18th Annual Trumpet Awards
By Alyssa Johnson
When self-made millionaire Dr. Farrah Gray by the age of 14, stepped onto the stage readying to accept his award for Young Entrepreneur at the Trumpet Awards, the now 24 year-old paused for a moment, gathering his thoughts on founder Xernona Clayton and said, “She gave us a seat at the table because if you’re not at the table, you’re on the menu”. Before he could even finish quoting the late great Rev. Dr. Martin Luther King, his words were greeted with thunderous applause.
Beginning in 1993, The Trumpet Awards has been on the forefront of national African-American awards ceremonies. Clayton, the first black woman to host her own prime-time television talk show in the South and the originator of the widely popular
one-minute broadcasts ‘Moments in History’, started the awards show to honor diverse African Americans at the top of their respective fields; be it business, arts and entertainment, religion, civil rights or government.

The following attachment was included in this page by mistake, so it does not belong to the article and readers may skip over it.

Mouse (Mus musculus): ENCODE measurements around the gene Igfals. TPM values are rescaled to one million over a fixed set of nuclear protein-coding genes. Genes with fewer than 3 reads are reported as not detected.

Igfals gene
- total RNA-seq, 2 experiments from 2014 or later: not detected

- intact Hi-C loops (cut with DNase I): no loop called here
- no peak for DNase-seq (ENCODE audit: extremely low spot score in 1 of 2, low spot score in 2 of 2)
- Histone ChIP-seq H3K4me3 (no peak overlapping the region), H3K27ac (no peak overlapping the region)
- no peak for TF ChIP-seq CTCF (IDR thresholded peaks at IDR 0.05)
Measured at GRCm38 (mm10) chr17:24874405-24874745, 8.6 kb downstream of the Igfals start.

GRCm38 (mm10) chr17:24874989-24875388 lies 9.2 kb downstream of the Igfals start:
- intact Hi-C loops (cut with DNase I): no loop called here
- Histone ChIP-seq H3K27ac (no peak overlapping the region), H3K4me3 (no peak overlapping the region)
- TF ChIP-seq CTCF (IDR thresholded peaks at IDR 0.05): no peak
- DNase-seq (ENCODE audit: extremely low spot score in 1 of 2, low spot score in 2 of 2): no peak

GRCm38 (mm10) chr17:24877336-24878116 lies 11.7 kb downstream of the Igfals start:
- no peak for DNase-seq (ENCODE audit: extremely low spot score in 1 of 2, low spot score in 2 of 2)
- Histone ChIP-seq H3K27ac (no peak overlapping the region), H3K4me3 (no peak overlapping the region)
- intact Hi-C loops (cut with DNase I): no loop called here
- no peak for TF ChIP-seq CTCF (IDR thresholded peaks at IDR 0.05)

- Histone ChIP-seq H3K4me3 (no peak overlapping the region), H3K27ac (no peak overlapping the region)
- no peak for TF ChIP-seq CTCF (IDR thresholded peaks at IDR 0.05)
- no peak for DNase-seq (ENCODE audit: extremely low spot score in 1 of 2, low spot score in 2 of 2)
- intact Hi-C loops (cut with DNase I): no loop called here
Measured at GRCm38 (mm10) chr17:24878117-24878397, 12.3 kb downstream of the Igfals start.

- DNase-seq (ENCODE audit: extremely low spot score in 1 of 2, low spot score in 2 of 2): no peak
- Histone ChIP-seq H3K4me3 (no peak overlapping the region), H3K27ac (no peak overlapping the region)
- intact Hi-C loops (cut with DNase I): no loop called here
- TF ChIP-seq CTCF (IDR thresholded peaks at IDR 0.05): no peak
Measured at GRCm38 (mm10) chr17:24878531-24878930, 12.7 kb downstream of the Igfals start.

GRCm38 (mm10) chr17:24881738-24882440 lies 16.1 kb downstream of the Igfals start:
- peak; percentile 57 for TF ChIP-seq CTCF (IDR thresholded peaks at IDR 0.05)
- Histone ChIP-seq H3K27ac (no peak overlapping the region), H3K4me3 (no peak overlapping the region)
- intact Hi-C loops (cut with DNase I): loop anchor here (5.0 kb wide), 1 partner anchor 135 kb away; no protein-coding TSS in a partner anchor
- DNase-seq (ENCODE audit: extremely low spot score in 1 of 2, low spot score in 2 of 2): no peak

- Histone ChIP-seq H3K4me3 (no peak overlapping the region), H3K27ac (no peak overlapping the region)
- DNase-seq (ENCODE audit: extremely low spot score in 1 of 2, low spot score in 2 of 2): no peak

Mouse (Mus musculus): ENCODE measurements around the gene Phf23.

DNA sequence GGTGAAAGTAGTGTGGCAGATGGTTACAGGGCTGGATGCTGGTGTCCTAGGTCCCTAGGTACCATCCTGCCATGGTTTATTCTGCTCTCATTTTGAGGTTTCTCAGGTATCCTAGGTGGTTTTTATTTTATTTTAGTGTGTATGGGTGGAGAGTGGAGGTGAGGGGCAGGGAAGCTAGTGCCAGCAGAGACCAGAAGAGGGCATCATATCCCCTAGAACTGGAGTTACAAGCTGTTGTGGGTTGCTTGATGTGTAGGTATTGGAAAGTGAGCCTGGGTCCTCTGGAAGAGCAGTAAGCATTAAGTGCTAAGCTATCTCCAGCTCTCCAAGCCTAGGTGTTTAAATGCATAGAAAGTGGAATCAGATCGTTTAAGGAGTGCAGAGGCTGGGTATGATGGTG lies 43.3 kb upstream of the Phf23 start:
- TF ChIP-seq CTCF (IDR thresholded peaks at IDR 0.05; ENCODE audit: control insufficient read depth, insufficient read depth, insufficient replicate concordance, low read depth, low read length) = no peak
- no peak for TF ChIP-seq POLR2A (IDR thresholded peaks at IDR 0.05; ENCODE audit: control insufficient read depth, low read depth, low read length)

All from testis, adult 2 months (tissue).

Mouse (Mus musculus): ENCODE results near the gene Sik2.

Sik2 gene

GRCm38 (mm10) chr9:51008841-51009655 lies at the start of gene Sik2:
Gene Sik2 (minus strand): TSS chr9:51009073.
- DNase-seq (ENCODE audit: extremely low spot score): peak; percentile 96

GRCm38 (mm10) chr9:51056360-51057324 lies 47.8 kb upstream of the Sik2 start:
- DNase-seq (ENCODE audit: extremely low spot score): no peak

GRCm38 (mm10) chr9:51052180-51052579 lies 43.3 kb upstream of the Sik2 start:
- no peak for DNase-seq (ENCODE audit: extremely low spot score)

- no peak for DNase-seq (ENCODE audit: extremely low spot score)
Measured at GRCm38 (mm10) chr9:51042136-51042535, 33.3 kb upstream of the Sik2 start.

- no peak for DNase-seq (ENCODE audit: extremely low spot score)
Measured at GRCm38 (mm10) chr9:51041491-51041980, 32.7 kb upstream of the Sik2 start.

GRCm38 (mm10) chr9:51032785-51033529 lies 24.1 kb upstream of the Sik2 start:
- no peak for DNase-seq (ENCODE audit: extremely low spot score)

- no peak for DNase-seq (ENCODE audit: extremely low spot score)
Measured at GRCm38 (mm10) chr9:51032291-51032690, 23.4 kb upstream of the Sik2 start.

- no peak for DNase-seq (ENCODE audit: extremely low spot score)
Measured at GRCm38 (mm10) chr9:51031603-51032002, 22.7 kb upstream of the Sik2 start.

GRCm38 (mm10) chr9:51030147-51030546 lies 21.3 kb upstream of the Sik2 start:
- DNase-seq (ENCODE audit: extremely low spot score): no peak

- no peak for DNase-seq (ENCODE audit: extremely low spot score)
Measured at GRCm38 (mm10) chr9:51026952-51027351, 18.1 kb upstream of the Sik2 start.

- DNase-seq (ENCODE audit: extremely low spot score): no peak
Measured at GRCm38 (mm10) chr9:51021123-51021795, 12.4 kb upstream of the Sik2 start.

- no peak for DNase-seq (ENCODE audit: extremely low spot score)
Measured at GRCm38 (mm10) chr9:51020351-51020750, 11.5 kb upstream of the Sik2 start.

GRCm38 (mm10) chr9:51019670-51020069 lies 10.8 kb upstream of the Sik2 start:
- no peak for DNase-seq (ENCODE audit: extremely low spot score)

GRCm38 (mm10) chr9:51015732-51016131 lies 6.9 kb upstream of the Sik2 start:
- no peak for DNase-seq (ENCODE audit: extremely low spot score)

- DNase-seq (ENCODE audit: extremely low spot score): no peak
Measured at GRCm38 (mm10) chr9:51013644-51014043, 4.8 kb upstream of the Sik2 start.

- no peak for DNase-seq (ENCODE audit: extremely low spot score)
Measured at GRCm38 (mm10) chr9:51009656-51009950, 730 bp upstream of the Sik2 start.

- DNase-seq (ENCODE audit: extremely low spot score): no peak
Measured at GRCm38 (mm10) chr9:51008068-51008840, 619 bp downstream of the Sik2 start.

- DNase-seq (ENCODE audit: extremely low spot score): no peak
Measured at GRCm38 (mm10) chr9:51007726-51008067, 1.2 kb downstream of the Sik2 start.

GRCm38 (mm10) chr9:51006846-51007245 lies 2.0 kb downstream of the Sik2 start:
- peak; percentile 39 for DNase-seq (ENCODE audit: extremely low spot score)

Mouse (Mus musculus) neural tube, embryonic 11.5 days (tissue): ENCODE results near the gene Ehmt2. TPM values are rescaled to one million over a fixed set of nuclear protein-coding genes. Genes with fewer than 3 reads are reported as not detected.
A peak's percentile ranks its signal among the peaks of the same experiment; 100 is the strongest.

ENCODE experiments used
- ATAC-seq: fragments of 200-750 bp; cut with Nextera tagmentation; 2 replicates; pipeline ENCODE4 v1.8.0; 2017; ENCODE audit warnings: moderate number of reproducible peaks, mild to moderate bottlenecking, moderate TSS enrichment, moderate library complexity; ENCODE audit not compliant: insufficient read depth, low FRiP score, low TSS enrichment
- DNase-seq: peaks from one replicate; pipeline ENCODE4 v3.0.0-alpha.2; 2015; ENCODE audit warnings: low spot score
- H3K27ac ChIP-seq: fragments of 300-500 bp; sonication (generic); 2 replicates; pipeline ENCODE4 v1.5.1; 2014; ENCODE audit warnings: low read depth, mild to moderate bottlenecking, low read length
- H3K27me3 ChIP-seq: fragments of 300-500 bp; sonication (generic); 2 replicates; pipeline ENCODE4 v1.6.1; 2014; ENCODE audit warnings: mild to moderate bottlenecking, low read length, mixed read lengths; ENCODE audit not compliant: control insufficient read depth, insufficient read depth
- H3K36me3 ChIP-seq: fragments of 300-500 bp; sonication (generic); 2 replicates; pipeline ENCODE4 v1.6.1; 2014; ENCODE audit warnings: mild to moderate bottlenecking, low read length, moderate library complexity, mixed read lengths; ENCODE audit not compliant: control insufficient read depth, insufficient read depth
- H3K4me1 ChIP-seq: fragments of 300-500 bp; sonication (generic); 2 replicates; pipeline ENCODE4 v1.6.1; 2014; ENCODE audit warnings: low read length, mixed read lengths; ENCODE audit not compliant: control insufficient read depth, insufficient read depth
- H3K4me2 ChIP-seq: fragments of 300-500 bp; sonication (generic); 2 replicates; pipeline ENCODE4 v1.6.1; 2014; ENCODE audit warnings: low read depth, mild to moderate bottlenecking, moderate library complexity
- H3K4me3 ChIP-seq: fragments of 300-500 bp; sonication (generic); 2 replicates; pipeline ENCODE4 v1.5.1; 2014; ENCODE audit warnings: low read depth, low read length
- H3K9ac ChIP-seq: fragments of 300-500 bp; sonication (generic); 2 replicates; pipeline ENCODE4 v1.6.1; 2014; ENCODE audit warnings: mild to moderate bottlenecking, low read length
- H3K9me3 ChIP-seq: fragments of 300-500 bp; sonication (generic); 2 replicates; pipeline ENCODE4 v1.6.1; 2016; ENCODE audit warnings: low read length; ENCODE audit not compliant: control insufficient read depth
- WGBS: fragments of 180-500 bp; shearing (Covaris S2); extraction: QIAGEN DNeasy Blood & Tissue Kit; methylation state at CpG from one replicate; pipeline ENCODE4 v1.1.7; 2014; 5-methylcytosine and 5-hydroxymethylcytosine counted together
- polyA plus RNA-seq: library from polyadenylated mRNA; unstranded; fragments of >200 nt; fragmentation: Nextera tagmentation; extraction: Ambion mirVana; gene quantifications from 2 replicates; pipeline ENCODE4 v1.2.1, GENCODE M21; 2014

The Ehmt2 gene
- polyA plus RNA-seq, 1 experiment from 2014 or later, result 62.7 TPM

The City of Atlanta is planning to rename one of its streets with her namesake.
Over the past 18 years, creator and executive producer Clayton has given many deserving and seemingly under-the-radar achievers the chance to shine. This year’s ceremony paid tribute to the wildly popular and legendary music group Maze featuring Frankie Beverly with the Lifetime Acheivement Award, whom surprisingly and ridiculously have been overlooked in the past for all major awards including a Grammy and an American Music Award.
CNN Analyst and host of TV One’s Washington Watch with Roland Martin Roland Martin had this to say about the show’s impact and giving people their ‘just due’.
“Frankie Beverly and Maze is being honored and they’ve never ever received an award from anybody. No American Music Award, Grammy or anything,” he said. “That’s why this show is just to honor our own. Know what else I love about the Trumpet Awards? They don’t just recognize black entertainers. It’s folks in so many areas.